The Venezuelan opposition nominates a new candidate in a sign of unity

Venezuela’s opposition announced Friday that it will nominate a new candidate to take on President Nicolas Maduro this summer, giving renewed hope to the country’s push for democracy.

In January, the country’s highest court banned the candidacy of the previous candidate, former congresswoman María Corina Machado, leading many Venezuelans to question how free and fair the elections would be. The decision raised questions about whether Ms. Machado’s party, Come Venezuela, would try to insist on her candidacy or coalesce around another candidate.

On Fridays. leaders of several opposition parties announced that Corina Yoris, a philosophy professor, would run in the July 28 elections, a move that analysts saw as a surprising show of unity.

“This is a huge thing,” said Laura Dib, who directs the Venezuela program at the Washington Office on Latin America, a human rights organization. “It is truly amazing to see the opposition united around one strategy and to show that they are not backing down.”

In October, Maduro signed a deal with the country’s opposition and agreed to work towards a free and fair presidential vote. In the agreement, Maduro said he would hold elections by the end of this year and, in exchange, the United States lifted some economic sanctions as a sign of goodwill.

But days later, Ms. Machado won more than 90% of the vote to choose an opposition candidate, in a primary election run by a commission without government involvement. The decisive results underlined her popularity and raised the prospect that she could beat Maduro in the general election.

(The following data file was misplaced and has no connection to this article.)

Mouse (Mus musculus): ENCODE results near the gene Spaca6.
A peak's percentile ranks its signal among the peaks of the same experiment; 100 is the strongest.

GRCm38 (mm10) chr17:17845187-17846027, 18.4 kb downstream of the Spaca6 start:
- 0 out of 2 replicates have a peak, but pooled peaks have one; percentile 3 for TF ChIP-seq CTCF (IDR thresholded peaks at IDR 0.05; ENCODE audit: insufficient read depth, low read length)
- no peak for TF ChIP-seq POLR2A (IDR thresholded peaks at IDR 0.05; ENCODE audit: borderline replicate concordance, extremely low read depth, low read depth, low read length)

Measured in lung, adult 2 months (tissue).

Three months later, the country’s highest court, packed with government loyalists, declared Ms. Machado unfit to investigate what the judges said were financial irregularities that occurred when she was a national lawmaker. The government also arrested several members of her campaign. Men on motorbikes attacked supporters of her events.

Ms. Machado made the announcement at a press conference with Ms. Yoris on Friday, just days before the March 25 registration deadline.

“We have found a person I completely trust, respectable, who will carry out this procedure,” Ms. Machado said. “It was a decision born within the debate of the unitary forces and which gave confidence to all of us”.

Ms. Yoris was a member of the committee that helped organize the October primaries, raising speculation that the government may not allow her to register as a candidate. The government questioned the legitimacy of the opposition primaries and legally targeted its organizers.

The fact that the head of another rival opposition party, Omar Barboza, opened the conference was a further show of unity, Ms. Dib said.

“We are heading towards a transition path in Venezuela,” Ms. Yoris said. “We are all needed right now.”

Julie Turkewitz contributed reporting from Santander, Colombia.